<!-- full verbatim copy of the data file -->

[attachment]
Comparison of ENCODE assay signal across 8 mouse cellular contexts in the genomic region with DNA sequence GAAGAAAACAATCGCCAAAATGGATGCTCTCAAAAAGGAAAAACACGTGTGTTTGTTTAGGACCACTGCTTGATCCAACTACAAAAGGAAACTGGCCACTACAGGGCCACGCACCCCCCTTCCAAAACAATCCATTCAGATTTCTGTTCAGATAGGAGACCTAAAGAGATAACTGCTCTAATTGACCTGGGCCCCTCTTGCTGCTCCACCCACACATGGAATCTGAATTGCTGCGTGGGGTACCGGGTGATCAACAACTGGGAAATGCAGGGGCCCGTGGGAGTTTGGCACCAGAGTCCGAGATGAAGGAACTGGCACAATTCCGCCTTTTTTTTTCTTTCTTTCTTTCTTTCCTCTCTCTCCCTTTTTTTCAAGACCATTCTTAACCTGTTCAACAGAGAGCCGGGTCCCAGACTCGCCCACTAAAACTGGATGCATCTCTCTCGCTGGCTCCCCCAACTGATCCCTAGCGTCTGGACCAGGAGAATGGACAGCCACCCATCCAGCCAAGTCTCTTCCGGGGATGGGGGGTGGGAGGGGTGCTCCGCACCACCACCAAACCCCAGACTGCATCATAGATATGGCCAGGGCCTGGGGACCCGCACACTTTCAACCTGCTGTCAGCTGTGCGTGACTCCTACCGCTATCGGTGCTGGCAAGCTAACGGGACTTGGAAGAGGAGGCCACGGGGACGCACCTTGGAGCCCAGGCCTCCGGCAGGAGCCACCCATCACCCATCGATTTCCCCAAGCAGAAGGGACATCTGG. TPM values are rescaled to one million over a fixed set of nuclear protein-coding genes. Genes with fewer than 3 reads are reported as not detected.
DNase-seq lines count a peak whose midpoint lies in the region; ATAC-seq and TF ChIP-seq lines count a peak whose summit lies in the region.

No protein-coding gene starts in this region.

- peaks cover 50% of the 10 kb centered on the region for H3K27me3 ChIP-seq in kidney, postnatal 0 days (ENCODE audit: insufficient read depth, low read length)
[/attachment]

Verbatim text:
Comparison of ENCODE assay signal across 8 mouse cellular contexts in the genomic region with DNA sequence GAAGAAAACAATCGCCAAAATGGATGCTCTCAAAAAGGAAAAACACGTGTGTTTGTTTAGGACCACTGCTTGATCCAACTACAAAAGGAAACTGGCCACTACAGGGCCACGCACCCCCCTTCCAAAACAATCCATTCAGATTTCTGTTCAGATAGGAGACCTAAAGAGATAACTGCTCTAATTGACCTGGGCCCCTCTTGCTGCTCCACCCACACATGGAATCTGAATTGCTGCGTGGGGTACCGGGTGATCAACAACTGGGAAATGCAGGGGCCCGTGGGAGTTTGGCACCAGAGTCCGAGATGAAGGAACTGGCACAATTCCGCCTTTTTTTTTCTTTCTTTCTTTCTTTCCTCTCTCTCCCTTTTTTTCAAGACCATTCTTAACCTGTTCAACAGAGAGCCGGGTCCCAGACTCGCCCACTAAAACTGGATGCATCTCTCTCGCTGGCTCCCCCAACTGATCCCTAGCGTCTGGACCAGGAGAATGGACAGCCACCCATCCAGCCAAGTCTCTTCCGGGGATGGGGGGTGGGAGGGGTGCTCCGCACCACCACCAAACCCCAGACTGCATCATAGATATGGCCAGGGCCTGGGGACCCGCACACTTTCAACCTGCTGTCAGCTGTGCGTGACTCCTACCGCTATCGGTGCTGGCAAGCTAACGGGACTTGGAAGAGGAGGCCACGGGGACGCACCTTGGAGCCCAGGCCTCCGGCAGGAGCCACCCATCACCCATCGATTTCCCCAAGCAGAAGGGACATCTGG. TPM values are rescaled to one million over a fixed set of nuclear protein-coding genes. Genes with fewer than 3 reads are reported as not detected.
DNase-seq lines count a peak whose midpoint lies in the region; ATAC-seq and TF ChIP-seq lines count a peak whose summit lies in the region.

No protein-coding gene starts in this region.

- peaks cover 50% of the 10 kb centered on the region for H3K27me3 ChIP-seq in kidney, postnatal 0 days (ENCODE audit: insufficient read depth, low read length)